To make it in the competitive, cutthroat world of "indies", self-promotion and ingratiating oneself to event organizers and fans is key to survival. With no guaranteed work, selling yourself as the best man for the job is the only thing stopping someone else from being booked over you.

It seems this instinct has carried through with Johnson in his approach to Hollywood, where he has carved out a niche as a social media showman, constantly on the hustle to create brand awareness around his various projects. Says Mike Johnson, pro wrestling journalist at PWInsider, "Johnson learned from professional wrestling in a lot of ways. It's ingrained in his DNA because he grew up traveling the different territories that his father wrestled in. The self-promotion and never-ending playing to the 'camera', so to speak, that comes from the pro wrestling world obviously."

Johnson's one-man publicity tour de force is paying off. 2015's San Andreas is a fairly paint-by-numbers disaster movie—enjoyable yet forgettable. But it was a hit at the box office, grossing nearly $500 million worldwide and warranting a sequel. That film acted almost as the prototype to Johnson's Baywatch strategy as he took fans behind-the-scenes of his lengthy media tour around the globe, Instagramming premieres and press junkets and sharing clips to the masses. He's not only marketable as a leading man but also leverages his mega-star power in the marketing campaign itself.

That isn't to say Johnson's social media interaction is disingenuous and solely for marketing purposes alone; his Instagram captions always read as genuine and are directed personally at his fans. He's even kickstarted a lifestyle brand, Project Rock, to inspire his fans. There's a reason why he's known as the "People's Champ" in wrestling. "He's not speaking down to his audience—he's trying to speak to them. He's not just giving them insight but also wants them to feel as if they are on this ride with him," says Mike Johnson. This, too, can be linked to his pro wrestling past. Adds the wrestling journalist, "Johnson knows all too well that pro wrestling fans follow the journeys of their favorites the way sports fans follow their team's seasons. I think he's tapped into that fanatical love and has brought that 'home team' loyalty and excitement to his audience."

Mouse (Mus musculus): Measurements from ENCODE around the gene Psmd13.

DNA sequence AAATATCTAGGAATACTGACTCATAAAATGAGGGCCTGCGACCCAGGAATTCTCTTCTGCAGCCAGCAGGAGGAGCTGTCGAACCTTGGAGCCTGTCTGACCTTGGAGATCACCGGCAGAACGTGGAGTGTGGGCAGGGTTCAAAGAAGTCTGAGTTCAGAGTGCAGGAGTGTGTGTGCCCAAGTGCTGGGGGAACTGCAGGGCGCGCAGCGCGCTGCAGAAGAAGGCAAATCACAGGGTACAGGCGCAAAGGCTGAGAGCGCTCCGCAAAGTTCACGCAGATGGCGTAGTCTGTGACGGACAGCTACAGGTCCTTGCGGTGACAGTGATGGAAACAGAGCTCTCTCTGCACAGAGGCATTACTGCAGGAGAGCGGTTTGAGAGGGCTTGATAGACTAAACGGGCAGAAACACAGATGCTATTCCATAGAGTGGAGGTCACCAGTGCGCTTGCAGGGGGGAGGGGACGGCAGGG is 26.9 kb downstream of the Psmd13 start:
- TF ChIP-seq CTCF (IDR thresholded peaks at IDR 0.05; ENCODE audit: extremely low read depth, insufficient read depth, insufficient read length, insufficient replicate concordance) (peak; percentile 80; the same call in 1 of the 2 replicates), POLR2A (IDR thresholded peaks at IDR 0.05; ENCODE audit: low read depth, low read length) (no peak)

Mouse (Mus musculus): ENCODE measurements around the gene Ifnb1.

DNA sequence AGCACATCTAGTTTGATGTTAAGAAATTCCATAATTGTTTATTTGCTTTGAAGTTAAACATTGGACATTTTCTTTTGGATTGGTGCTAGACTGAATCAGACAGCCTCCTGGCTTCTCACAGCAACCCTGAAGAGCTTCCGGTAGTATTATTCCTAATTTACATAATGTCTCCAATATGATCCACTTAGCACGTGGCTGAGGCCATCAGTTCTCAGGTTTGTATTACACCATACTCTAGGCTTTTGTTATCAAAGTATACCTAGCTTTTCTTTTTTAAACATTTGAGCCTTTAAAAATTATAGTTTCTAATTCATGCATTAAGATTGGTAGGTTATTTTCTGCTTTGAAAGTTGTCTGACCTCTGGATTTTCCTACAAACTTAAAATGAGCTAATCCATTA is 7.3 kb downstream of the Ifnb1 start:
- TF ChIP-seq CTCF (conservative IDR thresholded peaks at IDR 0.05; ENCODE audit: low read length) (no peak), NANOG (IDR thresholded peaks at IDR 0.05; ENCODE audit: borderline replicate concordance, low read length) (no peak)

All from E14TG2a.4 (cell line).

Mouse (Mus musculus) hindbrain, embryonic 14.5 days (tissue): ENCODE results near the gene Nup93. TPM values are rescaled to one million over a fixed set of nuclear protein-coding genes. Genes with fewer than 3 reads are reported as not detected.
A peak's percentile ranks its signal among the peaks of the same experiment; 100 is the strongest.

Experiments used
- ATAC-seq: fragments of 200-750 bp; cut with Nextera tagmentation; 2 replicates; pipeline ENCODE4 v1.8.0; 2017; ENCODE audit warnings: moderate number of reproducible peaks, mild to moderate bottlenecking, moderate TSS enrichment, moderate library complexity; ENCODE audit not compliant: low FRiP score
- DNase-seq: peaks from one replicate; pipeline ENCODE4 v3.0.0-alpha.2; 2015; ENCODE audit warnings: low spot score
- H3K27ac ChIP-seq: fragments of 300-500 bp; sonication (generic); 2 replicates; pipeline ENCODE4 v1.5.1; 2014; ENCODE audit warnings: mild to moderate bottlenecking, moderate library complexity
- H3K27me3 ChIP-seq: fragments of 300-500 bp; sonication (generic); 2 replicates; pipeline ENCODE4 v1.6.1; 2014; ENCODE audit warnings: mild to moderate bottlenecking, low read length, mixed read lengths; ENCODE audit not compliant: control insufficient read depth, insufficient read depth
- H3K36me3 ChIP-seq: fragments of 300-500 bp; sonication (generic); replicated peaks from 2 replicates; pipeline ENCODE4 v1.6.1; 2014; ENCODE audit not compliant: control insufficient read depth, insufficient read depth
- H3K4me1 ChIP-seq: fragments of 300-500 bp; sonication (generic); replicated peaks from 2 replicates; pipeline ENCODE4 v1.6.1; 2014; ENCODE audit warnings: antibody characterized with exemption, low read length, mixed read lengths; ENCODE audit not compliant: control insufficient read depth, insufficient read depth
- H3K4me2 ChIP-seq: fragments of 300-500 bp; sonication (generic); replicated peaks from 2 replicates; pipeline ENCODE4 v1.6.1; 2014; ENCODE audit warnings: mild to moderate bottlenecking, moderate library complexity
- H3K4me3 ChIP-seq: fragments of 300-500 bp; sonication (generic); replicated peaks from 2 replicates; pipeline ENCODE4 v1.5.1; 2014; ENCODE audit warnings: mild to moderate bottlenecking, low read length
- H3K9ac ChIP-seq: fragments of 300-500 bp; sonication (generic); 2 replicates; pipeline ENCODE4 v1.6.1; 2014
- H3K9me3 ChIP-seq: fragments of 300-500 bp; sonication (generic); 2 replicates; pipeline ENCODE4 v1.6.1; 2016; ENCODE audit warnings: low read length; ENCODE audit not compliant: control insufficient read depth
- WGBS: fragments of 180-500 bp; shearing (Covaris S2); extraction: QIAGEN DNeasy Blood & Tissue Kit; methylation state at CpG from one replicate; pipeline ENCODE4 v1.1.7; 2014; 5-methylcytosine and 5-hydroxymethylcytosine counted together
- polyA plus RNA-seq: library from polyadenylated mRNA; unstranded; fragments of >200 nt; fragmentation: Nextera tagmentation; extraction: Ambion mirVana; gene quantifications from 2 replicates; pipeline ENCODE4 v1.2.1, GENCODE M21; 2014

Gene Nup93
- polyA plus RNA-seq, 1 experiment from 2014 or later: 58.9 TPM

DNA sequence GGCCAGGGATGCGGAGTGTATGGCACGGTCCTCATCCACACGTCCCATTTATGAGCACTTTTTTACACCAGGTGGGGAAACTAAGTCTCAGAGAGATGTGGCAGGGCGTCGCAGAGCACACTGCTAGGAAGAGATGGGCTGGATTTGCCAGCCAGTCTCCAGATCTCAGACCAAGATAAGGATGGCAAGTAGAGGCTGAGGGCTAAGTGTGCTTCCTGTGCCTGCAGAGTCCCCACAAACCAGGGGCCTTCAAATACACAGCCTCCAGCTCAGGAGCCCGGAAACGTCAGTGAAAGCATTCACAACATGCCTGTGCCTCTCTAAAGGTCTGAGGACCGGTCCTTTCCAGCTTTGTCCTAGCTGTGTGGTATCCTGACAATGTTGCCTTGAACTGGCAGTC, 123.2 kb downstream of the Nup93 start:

Others in Hollywood are starting to take notice and follow in Johnson's footsteps. Case in point: his Fast & Furious co-star Vin Diesel, no social media slouch either with 97.8 million Facebook fans , has been sharing plenty of production snippets from the set of his next movie xXx: The Return of Xander Cage on Instagram.

But as things stand, for now anyway, there's only one undisputed champion of social media—and pity the poor soul who tries to wrestle the title away from him.